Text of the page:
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Faust Ravvivando album cover
3.95 | 39 ratings | 3 reviews | 28% 5 stars

Excellent addition to any
prog rock music collection

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Studio Album, released in 1999

Songs / Tracks Listing

1. Eine Neuer Tag (4:17)
2. Carousel #2 (2:44)
3. Wir Brauchen Dich #6 (7:21)
4. Four Plus Seven Means Eleven (7:06)
5. Take Care (4:08)
6. Spiel (0:40)
7. Dr Hansl (1:30)
8. Apokalypse (4:28)
9. D.I.G (5:28)
10. Du Weisst Schon (2:43)
11. Livin' Tokyo (8:39)
12. T-Electronique (6:51)

Total time 55:55

Bonus track on 2000 LP release:
13. Das Lied Eines Matrosen (4:20)

Line-up / Musicians

- Ulrike Helmholtz / vocals
- Steven Wray Lobdell / guitar
- Joachim Irmler / organ, production
- Michael Stoll / bass
- Werner Diermeier / drums
- Lars Paukstat / percussion

Note : The actual instrumentation could not be fully confirmed at this moment

Releases information

Artwork: Thomas E. Martin

CD Klangbad ‎- frav 199 (1999, Germany)

2xLP Klangbad - FRAV 119 (2000, Germany) With a bonus track

Thanks to ProgLucky for the addition
and to Quinino for the last updates
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FAUST Ravvivando ratings distribution

(39 ratings)
Essential: a masterpiece of progressive rock music(28%)
Excellent addition to any prog rock music collection(41%)
Good, but non-essential (26%)
Collectors/fans only (3%)
Poor. Only for completionists (3%)

FAUST Ravvivando reviews

Showing all collaborators reviews and last reviews preview | Show all reviews/ratings

Collaborators/Experts Reviews

Review by Syzygy
SPECIAL COLLABORATOR Honorary Collaborator
4 stars The third studio album to emerge from Faust's return to active duty saw the departure of bassist Jean Herve Peron, leaving Werner Diermeier and Hans Joachim Irmler as the sole remining members of the original line up. Thankfully there's been no attempt to replicate Peron's unique bass style, and the musicians completing this line up all bring their own contributions to the Faust sound rather than trying to reproduce the sound of their predecessors. Like King Crimson, they have managed to update their sound while retaining their distinctive style.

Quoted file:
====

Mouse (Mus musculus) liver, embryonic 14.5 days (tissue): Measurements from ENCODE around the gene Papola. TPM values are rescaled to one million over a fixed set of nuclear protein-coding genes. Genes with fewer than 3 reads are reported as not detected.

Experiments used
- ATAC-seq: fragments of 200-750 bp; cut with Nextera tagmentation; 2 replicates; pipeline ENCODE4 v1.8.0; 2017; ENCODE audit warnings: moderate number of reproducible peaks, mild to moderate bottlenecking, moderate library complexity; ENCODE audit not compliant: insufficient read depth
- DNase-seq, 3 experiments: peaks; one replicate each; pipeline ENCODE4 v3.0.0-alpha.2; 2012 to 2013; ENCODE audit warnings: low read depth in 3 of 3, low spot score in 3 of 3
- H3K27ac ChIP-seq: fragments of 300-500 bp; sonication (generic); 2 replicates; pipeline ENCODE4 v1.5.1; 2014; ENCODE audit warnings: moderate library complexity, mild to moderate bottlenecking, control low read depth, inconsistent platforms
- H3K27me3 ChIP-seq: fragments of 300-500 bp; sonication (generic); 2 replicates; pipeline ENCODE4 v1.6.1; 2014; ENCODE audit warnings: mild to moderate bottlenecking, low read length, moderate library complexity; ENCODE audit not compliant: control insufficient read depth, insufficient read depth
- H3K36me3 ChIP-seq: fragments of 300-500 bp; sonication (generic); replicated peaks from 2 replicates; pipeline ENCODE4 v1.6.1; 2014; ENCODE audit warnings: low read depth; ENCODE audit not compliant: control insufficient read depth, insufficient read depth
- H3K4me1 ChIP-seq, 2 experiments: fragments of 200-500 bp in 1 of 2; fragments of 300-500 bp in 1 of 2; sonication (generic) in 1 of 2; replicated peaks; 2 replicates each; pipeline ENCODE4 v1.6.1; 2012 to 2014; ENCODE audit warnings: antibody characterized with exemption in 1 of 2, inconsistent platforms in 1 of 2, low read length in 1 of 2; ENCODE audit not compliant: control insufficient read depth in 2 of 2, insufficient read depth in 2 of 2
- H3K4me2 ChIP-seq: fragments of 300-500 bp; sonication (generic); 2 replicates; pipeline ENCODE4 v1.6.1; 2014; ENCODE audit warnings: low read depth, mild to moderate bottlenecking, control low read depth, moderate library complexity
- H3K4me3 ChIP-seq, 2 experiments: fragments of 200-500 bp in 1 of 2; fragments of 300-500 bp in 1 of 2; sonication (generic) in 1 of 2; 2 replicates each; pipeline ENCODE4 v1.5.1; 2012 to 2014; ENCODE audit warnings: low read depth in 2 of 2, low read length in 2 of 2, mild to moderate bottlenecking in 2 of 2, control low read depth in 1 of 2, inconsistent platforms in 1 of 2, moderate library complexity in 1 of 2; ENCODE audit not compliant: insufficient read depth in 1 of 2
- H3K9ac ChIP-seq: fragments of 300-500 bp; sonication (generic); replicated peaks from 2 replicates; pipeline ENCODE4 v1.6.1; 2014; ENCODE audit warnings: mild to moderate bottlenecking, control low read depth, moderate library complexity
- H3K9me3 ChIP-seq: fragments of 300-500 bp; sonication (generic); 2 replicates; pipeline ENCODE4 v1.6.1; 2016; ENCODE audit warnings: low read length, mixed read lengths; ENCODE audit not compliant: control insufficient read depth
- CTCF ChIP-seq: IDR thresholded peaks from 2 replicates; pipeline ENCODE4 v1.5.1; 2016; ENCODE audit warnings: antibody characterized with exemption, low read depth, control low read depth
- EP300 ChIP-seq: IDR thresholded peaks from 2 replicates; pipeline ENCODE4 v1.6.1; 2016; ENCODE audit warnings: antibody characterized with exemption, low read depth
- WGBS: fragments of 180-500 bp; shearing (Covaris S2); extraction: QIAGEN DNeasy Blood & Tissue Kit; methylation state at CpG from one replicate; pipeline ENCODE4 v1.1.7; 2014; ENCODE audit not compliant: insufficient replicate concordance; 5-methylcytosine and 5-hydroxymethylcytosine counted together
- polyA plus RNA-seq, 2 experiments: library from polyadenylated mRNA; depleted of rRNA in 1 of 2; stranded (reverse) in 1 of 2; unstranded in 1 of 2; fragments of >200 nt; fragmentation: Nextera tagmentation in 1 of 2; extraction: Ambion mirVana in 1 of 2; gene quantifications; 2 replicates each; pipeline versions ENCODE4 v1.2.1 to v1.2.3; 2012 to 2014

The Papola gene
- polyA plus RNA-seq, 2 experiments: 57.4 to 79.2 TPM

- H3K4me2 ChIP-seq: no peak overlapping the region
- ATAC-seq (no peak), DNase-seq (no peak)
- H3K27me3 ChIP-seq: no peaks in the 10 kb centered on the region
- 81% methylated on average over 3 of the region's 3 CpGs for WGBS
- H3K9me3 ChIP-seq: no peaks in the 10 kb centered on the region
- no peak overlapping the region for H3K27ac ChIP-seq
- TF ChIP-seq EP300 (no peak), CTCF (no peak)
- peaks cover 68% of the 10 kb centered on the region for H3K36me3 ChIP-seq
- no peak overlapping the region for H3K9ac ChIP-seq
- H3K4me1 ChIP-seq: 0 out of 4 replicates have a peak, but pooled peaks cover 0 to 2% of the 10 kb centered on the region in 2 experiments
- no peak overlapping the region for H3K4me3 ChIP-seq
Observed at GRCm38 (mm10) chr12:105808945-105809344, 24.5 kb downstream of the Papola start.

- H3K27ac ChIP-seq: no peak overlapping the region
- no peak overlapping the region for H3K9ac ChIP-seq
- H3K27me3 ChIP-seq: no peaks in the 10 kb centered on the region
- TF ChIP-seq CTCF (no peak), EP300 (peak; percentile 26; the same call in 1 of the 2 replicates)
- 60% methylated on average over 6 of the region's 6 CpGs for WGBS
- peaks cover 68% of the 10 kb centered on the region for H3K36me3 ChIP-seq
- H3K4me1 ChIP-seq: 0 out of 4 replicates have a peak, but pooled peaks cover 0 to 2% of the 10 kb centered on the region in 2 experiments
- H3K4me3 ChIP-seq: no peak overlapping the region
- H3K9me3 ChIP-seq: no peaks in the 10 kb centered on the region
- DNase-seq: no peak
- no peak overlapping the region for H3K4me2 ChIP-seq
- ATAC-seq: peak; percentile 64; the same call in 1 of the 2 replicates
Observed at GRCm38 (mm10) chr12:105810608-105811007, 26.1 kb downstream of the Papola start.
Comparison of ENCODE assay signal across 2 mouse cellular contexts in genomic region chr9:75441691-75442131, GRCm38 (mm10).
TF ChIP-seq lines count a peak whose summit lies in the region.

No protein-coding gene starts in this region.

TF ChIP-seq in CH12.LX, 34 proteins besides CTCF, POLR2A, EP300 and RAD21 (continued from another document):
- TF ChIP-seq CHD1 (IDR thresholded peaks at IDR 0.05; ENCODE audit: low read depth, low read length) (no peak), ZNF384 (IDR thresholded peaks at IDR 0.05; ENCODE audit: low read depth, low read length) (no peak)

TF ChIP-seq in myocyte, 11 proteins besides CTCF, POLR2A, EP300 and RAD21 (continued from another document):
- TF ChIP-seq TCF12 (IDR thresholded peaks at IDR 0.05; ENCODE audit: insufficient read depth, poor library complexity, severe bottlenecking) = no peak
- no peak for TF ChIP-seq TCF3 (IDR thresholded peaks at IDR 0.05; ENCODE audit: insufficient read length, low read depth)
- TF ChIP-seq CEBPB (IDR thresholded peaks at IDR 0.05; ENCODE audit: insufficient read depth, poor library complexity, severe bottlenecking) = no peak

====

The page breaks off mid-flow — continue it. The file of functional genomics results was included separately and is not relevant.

Like their previous two studio albums, Ravvivando combines primal rock beats with swirling storms of electonica and massively distorted instruments. The acoustic interludes and bizarre little quasi pop songs of their 70s heyday no longer appear, although they are still capable of abrupt shifts and remarkable contrasts. On this album there is also a hint of the post rock/math rock of Tortoise and other Thrill Jockey acts, particularly on the last couple of tracks. Elsewhere, Ulrike Helmholtz adds some blood curdling vocals to an already traumatising soundscape, while the addition of an extra percussionist gives 'Zappi' Diermeier's lumbering industrial powerhouse rhythm an even more powerful punch.

Faust have not mellowed with age and have remained open to new developments in music. Hopefully there is more still to come from these pioneers of experimental rock - not for the faint of heart, but strongly recommended.

Review by Mellotron Storm
4 stars Two years after the "You Know FaUSt" album the boys are back minus original bass player Jean Herve Peron. Four new members have been added and what better time with this now six piece band than to make some heavy noise. And that is the thing that stands out for me on this record...the heavy, relentless rhythm filled with distortion and electronics. Of course it's not all this way but these guys have become almost industrial sounding on this album at times. Please read Syzygy's review not just on this particular album but on other FAUST records as he explains it all so well.

"Eine Neuer Tag" builds as the organ and drums standout. I like the background noise 2 1/2 minutes in. Late in the song we get this circus-like noise that is quite annoying as it blends into "Carousel # 2" where it gets louder. Yikes ! It's all great the rest of the way though. "Wir Brauchen Dich # 6" has this heavy beat and more. The guitar rips it up after 4 minutes. "Four Plus Seven Means Eleven" has this beat with noise which includes distorted guitar expressions. It turns spacey late to end it. "Take Care" has this deep atmosphere as drums crash the scene. Distant sounding vocals join in. It blends into "Spiel" where we get some crazy percusssion.

"Dr. Hansl" has a beat with vocals and experimental sounds. "Apokalypse" is catchy with guitar and vocals. The guitar lights it up before 2 1/2 minutes. Killer stuff. "D.I.G." is a top three for me. The guitar and sounds pulse. Cool sound. A change 3 minutes in as it calms down then slowly builds again. Nice. "Du Weisst Schon" has all kinds of sounds or noise(haha) depending on your viewpoint. Spoken words before 1 1/2 minutes. "Livin' Tokyo" and the final track round out the rest of my favourite three songs. This one is catchy with distant vocals. Other voices join in briefly then the focus goes back to that great sounding rhythm. "T-Electronique" has an electronic beat to start then another beat joins in. How good is this ! Spacey background synths sound excellent too.

While you pretty well know what your going to get with any given FAUST album, this one is a little different. Pounding percussion, wailing distortion and insane elctronics ? Sounds like the same old FAUST to me. You might just have to fasten your seat-belt this time that's all.

Latest members reviews

4 stars Rating: B+ In the 1970s, Faust proved themselves one of the most creative (and bizarre) bands of all time, and Ravvivando proves that, twenty-five years later, they've lost nothing, both in terms of musical quality and creativity. They are not repeating their classics with Ravvivando. Instead ... (read more)

Report this review (#164111) | Posted by Pnoom! | Sunday, March 16, 2008 | Review Permanlink

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